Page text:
When you feel like you belong in another era

Date

Jane Rocca

Julie Poulter.

Julie Poulter. Photo: Bonnie Savage

1950s

JULIE POULTER, 37

I've always loved the glamour of the 1950s. I love the tailoring, too. Everything is designed beautifully and enhances a woman's figure.

I started dressing this way when I was in my teens. Mum was a dedicated op shopper and I would tag along and buy anything old that caught my eye. It took a few years to work out what suited me and I've been wearing mostly 1950s clothing ever since.

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Men usually open doors for me when I'm wearing a nice frock. Little girls stare in wonder and tell me I look like a princess. Women sometimes come up to me and say how much they love my outfit, and they wish they could carry off that style themselves.

I love the Lilli Diamond label and own cocktail dresses dating from 1951 to 1965. Some of the items I love include a white-fringed top and a capri pants set. Another favourite piece is a Monte-Sano & Pruzan fitted jacket with huge, cape-like sleeves I bought on eBay for $30. After some research, I found out the head designer there had been [Christian] Dior's apprentice – and lover.

I mix vintage with modern and reproduction pieces for my work as an advertising copywriter. [Julie is also an ambassador for Frocktober, which raises money for ovarian cancer].

I usually wear at least one vintage piece every day, even if it's just a brooch. I do the majority of my shopping on eBay and Etsy, but my favourite place to shop is Los Angeles. I love the clothing fairs, vintage stores and flea markets.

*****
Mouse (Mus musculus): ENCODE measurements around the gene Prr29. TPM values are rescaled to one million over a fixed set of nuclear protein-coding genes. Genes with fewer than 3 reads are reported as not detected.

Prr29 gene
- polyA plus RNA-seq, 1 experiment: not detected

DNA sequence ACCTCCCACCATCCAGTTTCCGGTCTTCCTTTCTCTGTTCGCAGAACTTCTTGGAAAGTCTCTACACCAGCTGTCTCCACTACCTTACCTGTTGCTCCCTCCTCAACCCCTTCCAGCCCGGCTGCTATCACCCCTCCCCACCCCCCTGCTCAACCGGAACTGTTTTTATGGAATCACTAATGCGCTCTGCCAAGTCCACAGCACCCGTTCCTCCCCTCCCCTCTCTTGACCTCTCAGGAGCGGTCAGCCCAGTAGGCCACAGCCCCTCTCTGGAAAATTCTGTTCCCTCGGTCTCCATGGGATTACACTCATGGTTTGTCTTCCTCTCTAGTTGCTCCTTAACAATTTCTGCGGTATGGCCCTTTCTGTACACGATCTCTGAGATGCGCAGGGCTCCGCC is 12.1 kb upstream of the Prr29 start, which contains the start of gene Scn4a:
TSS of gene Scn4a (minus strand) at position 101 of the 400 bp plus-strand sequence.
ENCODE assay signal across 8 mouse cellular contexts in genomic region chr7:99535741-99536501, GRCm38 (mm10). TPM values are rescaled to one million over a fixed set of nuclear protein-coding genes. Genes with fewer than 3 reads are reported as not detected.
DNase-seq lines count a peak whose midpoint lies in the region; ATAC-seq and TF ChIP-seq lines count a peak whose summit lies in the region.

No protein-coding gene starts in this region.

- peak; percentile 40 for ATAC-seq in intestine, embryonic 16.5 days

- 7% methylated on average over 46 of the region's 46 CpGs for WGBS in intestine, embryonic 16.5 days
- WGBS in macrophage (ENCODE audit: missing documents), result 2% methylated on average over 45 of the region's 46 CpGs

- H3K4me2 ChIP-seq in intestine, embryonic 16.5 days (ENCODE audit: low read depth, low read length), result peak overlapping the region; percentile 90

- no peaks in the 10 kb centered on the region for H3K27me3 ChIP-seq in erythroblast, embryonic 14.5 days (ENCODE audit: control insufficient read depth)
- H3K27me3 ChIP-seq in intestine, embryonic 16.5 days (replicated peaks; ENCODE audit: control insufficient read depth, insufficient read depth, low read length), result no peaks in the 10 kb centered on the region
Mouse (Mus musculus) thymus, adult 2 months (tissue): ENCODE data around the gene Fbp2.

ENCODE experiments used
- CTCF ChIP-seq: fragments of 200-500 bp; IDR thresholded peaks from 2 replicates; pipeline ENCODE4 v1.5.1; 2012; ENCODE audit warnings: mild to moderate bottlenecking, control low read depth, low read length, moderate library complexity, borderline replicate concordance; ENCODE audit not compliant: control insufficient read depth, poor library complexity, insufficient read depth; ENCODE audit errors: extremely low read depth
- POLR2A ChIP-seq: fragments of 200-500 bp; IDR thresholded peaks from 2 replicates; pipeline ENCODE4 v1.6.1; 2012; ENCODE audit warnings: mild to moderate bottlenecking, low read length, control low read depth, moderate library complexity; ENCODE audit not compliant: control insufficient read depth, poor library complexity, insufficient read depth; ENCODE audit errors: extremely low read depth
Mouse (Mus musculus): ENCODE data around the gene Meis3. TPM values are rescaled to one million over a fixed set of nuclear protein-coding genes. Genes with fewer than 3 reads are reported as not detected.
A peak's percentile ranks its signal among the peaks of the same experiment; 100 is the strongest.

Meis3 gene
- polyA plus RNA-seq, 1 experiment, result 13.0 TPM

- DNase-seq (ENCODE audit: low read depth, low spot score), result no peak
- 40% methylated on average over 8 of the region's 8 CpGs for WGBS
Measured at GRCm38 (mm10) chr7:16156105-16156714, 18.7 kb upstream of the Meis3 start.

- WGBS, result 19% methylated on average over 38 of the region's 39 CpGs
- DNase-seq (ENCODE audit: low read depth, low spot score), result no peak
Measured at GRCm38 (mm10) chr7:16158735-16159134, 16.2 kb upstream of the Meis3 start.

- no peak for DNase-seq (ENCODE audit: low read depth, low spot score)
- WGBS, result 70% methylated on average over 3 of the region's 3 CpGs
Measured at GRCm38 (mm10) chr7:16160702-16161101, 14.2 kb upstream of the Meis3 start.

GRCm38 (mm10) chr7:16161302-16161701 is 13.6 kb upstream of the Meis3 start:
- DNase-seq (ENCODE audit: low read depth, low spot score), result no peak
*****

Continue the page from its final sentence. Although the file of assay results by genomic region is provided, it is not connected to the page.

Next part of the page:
My husband wears vintage too. We both wore vintage on our wedding day, and my bridesmaids all wore matching 1940s Hawaiian dresses in different colours. Our home is fully decked out with 1950s furniture. We also listen to 1950s music and travel to rockabilly festivals overseas.

1960s

GINGER LIGHT, 29

In my mind, the '60s era was "it".

It was innovative, modern, a time for Vidal Sassoon, the music of the Beatles, the photography of David Bailey. It was all about the miniskirt.

I first started dressing this way when I was 21. A girlfriend told me I should get a Marianne Faithfull fringe. I didn't know who she was, so I looked at a photo in a book in Dymocks and I was in love. I started to explore '60s music. For me, it was the music that inspired the fashion. Once I started idolising the people, I wanted to mimic their style.

I get a lot of compliments about my hair – it helps when you are a hairdresser. I always tease my hair – getting the '60s look right has a lot to do with the hair!

My favourite piece of clothing would be my leather jacket – a Schott Perfecto from New York. I love my suede driving shoes, like those worn by Jean Shrimpton, bought from Blue Velvet in London. I also love my Chloé sunglasses – they are a late '60s "summer of love" look. A friend made me a Marianne Faithfull dress with a paisley collar and sleeves – it's like a long-sleeve shift dress.

Most days I dress very simply. Brigitte Bardot inspires me to wear comfortable miniskirts, turtlenecks, tights and pointy flat shoes. In winter I am usually in a skivvy and in summer plain T-shirts.